Cultural Institutions & Beliefs: Vocabulary

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  • 0:04 Culture
  • 0:53 SocioFact
  • 2:21 Beliefs & Traditions
  • 4:02 Lesson Summary
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Lesson Transcript
Instructor: Natalie Boyd

Natalie is a teacher and holds an MA in English Education and is in progress on her PhD in psychology.

Have you ever thought about why government is formed the way that it is? In this lesson, we'll look at the way culture structures itself, as well as why people from different cultures eat and behave the way they do.

Culture

Jennie is from Boston and she loves clam chowder. It's a dish that a lot of people from her home state eat a lot, because there are a lot of clams off the coast of Massachusetts. On the other hand, her friend Mason is from Texas. He likes to eat chili that's hot and spicy and full of ground beef.

The beliefs, ideas, and traditions of a group of people, including what they traditionally eat, is called culture. So when Jennie craves clam chowder and Mason thinks of home whenever he chows down on chili, it's because that's part of their respective cultures. The structure and beliefs of a group are a central part of its culture. Let's look closer at some of the institutions and beliefs of culture.

Sociofact

Food isn't the only element of culture that Jennie has noticed. Where she lives, the government is organized into a hierarchical structure: there's the local government, the state government, and the national government, all of which have different (and sometimes overlapping) responsibilities.

That, too, is part of culture. Some places, for example, have only one central government. The way a culture organizes itself into social units is called its sociofact. Government is one example of a sociofact, but there are many others. Take family, for example. In Jennie's culture, family usually means a person's immediate family. The people who live together in a house are often parents and young children.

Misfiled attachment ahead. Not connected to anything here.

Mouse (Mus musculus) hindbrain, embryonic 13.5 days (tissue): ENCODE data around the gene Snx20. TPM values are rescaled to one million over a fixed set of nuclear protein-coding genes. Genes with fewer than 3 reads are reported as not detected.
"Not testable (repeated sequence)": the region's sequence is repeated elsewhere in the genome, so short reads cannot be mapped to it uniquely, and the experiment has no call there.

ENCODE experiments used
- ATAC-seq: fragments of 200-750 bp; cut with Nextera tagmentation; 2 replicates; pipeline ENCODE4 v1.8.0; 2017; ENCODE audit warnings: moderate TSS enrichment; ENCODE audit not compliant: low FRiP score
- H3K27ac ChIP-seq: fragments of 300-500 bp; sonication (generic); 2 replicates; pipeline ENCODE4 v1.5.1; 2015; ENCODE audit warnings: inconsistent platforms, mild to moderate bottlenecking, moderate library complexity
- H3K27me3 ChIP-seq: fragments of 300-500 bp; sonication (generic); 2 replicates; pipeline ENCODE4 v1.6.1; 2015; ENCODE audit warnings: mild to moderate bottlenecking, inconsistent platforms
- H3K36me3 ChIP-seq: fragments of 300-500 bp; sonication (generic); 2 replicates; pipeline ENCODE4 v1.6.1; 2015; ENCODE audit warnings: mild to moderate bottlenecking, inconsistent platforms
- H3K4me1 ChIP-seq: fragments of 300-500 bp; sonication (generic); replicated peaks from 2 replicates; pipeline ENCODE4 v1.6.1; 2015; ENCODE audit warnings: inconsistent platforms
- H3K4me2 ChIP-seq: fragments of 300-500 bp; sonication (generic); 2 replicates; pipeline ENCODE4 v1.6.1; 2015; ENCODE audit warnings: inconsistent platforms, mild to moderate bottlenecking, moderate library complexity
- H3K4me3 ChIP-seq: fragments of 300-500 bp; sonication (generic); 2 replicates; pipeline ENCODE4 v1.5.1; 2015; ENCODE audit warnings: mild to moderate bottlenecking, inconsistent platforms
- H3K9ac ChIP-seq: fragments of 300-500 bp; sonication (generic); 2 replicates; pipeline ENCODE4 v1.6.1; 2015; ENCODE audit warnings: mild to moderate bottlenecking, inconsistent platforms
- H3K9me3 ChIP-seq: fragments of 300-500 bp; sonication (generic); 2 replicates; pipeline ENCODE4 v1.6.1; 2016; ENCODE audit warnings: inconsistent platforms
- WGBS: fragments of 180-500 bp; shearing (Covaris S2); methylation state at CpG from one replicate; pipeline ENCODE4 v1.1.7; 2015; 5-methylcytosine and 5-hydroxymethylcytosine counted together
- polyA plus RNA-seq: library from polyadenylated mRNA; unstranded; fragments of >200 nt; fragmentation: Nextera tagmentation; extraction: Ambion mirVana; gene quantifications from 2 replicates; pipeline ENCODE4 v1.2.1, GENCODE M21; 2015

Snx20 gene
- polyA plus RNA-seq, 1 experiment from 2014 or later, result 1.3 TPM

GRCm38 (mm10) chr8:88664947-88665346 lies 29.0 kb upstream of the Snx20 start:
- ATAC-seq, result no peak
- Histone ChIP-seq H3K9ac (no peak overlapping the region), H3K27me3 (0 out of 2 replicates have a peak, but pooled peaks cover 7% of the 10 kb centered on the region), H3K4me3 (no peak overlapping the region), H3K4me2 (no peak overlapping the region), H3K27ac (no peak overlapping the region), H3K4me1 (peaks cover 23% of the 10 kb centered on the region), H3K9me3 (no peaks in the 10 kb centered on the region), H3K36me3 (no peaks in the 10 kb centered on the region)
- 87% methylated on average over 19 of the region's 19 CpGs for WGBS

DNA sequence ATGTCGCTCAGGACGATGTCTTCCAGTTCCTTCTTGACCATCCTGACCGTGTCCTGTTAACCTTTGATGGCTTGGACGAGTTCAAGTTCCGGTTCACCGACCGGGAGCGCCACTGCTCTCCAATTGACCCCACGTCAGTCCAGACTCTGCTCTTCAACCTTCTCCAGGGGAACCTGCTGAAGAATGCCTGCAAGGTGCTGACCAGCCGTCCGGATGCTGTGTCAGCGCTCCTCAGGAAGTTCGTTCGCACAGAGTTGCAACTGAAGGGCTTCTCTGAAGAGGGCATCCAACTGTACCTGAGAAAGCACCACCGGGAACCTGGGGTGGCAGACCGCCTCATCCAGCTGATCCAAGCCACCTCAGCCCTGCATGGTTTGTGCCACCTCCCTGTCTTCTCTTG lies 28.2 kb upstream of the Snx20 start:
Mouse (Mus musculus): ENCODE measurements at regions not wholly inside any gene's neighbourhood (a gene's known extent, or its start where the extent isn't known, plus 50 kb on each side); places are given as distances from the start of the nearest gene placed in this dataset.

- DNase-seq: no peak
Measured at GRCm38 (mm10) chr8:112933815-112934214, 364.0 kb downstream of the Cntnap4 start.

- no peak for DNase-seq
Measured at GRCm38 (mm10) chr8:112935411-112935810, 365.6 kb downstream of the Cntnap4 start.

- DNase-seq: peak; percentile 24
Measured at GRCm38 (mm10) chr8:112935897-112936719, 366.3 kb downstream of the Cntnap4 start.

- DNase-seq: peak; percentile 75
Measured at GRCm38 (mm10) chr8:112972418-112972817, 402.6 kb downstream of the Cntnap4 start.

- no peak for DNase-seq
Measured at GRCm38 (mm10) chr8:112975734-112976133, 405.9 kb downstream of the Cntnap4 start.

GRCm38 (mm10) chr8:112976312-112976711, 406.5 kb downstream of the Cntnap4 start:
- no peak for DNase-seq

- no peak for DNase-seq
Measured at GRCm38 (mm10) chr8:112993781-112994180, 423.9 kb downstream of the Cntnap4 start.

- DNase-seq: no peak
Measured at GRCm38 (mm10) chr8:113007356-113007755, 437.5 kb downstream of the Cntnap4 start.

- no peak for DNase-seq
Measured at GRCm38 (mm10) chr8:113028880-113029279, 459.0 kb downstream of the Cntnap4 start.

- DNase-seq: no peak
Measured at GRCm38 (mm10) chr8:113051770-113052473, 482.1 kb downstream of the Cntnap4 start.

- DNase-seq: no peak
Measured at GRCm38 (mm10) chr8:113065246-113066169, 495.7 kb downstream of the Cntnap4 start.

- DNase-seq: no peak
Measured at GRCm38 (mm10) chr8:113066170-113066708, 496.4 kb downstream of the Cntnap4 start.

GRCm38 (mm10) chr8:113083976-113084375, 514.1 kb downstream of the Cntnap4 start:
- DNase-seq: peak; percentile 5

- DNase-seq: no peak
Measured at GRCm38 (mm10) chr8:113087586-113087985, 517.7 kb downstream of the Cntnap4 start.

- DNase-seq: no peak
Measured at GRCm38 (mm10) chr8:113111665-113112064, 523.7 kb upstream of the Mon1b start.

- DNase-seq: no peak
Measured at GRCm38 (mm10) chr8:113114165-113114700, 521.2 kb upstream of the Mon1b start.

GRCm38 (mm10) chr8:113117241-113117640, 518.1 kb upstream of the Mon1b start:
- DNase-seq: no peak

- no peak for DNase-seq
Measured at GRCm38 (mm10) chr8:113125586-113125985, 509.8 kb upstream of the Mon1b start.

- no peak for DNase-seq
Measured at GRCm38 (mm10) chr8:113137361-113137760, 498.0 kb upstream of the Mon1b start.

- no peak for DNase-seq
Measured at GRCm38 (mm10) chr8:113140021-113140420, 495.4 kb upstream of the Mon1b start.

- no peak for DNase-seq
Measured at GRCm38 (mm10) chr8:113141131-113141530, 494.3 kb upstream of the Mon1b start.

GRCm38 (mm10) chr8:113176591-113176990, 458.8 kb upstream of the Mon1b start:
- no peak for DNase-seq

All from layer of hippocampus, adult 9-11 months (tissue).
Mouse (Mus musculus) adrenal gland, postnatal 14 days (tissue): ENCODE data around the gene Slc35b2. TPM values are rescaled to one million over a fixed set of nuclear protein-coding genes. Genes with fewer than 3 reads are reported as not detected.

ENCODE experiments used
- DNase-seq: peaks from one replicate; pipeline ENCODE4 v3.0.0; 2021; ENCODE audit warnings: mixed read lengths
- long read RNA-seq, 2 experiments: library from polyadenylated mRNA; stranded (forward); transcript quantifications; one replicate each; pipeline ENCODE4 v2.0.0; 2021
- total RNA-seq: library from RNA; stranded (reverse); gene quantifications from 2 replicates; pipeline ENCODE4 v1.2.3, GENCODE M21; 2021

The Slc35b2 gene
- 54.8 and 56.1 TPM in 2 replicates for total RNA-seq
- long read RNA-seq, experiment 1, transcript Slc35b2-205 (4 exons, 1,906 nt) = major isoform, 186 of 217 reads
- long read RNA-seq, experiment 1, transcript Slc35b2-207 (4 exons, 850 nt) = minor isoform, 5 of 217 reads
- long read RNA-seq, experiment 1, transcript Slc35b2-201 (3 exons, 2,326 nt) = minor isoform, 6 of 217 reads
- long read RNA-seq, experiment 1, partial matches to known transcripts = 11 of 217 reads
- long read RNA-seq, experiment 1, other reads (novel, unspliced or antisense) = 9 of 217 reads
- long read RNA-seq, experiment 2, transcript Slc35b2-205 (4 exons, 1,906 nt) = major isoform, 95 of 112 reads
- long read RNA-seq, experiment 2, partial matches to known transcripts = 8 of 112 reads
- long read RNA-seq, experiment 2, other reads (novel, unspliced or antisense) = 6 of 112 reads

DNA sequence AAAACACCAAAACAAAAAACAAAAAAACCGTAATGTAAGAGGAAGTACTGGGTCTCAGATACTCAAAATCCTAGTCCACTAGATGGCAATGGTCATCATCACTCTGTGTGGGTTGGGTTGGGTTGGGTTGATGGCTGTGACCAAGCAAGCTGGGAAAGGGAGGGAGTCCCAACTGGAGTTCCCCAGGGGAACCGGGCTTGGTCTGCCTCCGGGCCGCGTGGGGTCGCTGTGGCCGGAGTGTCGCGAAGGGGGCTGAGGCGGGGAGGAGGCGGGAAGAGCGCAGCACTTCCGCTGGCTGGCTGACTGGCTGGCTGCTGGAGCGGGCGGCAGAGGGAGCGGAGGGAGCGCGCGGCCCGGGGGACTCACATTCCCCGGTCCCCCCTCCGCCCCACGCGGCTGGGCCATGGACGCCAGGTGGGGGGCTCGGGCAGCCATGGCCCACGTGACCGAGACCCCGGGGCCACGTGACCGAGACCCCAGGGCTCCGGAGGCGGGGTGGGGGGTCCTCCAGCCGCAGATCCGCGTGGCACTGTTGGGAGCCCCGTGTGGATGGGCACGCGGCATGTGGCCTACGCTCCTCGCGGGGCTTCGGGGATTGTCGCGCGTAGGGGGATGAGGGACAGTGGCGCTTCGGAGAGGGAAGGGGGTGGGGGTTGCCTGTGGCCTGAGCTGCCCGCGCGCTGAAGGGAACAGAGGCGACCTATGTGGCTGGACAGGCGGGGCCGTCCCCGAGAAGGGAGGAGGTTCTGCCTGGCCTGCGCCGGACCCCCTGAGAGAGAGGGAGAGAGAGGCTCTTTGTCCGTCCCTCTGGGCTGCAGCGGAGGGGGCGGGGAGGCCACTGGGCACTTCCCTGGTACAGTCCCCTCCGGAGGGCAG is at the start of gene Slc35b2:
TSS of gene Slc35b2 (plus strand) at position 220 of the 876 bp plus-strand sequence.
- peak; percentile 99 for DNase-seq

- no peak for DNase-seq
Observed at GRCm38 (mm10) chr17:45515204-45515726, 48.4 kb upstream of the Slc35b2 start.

But in other cultures, it's common for many generations to live together. A family unit might include grandparents, aunts and uncles, and other parts of a person's extended family. In this way, family is a sociofact, just like government is.

When people talk about sociofacts, they are usually compared to artifacts, which are physical objects that represent a culture, like tools or clothing, and mentifacts, which are ideas or beliefs that have to do with a culture, like the idea that women should stay at home and take care of children. Together, sociofacts, artifacts, and mentifacts all make up the things that differentiate a culture from others.

Beliefs & Traditions

Sociofacts are a big part of culture, but that's not all there is to it. Beliefs and traditions are also a big part of culture. Remember Jennie and Mason? They are from two different cultures and they eat very different things. Jennie, from a place where there are a lot of clams, eats clam chowder very often. Mason, on the other hand, comes from a place where beef is plentiful and so he eats lots of chili with ground beef in it.

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